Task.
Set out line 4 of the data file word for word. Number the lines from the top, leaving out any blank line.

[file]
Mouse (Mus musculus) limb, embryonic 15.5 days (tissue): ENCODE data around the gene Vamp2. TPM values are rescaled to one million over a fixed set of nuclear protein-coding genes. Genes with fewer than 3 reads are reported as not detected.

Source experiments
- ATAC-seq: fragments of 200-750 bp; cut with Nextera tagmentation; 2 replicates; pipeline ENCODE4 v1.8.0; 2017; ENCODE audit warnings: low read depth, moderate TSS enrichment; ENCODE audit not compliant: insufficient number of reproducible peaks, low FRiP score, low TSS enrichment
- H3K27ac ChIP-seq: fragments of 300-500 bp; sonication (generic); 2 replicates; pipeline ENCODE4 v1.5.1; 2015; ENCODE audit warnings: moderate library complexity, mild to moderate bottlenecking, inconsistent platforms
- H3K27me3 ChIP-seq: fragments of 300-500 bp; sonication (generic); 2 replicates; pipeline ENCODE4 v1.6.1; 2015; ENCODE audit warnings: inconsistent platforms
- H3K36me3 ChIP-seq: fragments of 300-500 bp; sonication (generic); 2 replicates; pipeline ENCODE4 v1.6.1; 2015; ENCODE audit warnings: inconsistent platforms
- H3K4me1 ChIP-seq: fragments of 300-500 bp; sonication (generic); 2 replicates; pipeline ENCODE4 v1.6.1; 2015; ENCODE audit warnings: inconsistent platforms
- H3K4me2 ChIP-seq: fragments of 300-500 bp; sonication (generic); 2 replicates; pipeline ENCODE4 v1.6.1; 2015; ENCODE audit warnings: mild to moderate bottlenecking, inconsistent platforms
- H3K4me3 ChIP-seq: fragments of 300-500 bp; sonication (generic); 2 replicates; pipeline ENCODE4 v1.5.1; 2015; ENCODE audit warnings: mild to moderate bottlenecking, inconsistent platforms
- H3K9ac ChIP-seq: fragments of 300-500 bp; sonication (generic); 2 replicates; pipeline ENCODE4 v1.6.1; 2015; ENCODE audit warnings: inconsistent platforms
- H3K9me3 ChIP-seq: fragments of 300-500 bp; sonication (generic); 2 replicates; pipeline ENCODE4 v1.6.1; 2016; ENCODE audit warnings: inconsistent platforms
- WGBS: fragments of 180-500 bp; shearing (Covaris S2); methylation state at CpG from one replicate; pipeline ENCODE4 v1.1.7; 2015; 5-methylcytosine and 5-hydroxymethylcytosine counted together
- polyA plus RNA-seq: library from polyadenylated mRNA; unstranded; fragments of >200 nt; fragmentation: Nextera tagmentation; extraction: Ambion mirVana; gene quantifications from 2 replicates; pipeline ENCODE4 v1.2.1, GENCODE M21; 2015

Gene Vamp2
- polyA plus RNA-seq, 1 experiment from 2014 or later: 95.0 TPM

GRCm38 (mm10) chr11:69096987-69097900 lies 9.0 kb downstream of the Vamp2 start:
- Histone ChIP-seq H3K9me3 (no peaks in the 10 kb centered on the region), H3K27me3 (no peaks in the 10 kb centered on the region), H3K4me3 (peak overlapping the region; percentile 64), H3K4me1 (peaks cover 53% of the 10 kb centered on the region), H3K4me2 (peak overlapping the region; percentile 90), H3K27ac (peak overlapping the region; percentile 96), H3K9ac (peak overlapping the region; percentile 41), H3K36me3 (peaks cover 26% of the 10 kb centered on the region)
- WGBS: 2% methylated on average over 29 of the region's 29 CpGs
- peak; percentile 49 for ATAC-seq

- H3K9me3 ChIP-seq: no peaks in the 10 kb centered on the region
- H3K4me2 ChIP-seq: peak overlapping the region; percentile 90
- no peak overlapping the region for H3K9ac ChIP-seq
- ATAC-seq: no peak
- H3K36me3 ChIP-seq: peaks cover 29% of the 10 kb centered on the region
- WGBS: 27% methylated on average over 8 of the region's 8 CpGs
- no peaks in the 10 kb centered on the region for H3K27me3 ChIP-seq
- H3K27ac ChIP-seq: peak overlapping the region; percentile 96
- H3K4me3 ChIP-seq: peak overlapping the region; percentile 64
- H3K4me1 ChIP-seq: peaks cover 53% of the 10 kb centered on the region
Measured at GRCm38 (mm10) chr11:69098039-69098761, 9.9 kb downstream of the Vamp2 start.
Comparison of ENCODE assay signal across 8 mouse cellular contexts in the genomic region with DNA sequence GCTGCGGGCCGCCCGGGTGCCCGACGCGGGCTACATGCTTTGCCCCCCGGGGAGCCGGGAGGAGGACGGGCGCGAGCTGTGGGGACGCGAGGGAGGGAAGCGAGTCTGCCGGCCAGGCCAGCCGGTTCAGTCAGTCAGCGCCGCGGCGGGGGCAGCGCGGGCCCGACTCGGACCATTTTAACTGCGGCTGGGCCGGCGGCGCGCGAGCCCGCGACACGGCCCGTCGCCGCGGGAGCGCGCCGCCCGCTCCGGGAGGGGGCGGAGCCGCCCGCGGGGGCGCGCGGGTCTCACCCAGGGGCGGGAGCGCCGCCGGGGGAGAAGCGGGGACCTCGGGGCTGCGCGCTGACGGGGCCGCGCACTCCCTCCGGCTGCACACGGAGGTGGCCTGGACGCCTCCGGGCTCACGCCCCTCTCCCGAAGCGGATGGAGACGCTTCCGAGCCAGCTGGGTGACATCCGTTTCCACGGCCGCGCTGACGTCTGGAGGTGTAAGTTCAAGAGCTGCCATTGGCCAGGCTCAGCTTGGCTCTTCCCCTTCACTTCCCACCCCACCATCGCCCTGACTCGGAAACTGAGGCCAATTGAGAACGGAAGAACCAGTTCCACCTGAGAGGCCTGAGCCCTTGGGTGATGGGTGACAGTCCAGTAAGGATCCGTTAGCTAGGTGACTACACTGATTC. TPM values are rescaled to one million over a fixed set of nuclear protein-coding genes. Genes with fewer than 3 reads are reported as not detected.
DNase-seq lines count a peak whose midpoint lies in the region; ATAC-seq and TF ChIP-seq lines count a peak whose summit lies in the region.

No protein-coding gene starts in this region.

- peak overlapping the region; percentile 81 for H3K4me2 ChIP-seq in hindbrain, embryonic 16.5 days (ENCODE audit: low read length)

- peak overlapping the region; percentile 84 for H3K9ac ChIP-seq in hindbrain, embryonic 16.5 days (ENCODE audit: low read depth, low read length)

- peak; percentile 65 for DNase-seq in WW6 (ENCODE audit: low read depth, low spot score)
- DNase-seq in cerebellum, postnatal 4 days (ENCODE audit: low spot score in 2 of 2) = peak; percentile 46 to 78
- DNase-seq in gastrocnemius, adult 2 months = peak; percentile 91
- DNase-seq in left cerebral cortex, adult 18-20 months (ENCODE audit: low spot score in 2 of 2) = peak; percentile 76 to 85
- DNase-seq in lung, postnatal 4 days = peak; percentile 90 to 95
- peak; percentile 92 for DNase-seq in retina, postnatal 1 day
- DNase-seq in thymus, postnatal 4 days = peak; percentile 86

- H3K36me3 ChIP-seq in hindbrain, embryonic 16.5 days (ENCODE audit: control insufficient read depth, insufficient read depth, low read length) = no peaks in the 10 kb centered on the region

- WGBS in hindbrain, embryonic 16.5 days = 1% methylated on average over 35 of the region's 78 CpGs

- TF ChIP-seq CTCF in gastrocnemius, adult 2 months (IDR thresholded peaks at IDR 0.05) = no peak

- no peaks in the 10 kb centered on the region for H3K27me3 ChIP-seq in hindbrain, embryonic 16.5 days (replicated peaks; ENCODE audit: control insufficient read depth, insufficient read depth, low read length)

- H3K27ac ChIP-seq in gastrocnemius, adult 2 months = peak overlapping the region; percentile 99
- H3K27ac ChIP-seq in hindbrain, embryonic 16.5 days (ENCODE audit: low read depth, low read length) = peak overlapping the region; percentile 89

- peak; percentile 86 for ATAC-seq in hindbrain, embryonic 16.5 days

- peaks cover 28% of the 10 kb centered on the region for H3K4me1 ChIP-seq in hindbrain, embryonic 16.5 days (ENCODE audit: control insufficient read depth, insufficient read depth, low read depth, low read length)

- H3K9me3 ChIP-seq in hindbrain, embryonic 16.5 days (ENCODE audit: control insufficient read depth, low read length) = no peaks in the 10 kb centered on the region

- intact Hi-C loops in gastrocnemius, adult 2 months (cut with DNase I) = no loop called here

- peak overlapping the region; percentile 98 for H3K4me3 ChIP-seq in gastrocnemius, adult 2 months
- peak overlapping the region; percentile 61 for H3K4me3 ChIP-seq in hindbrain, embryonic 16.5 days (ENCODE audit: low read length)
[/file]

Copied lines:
- H3K27ac ChIP-seq: fragments of 300-500 bp; sonication (generic); 2 replicates; pipeline ENCODE4 v1.5.1; 2015; ENCODE audit warnings: moderate library complexity, mild to moderate bottlenecking, inconsistent platforms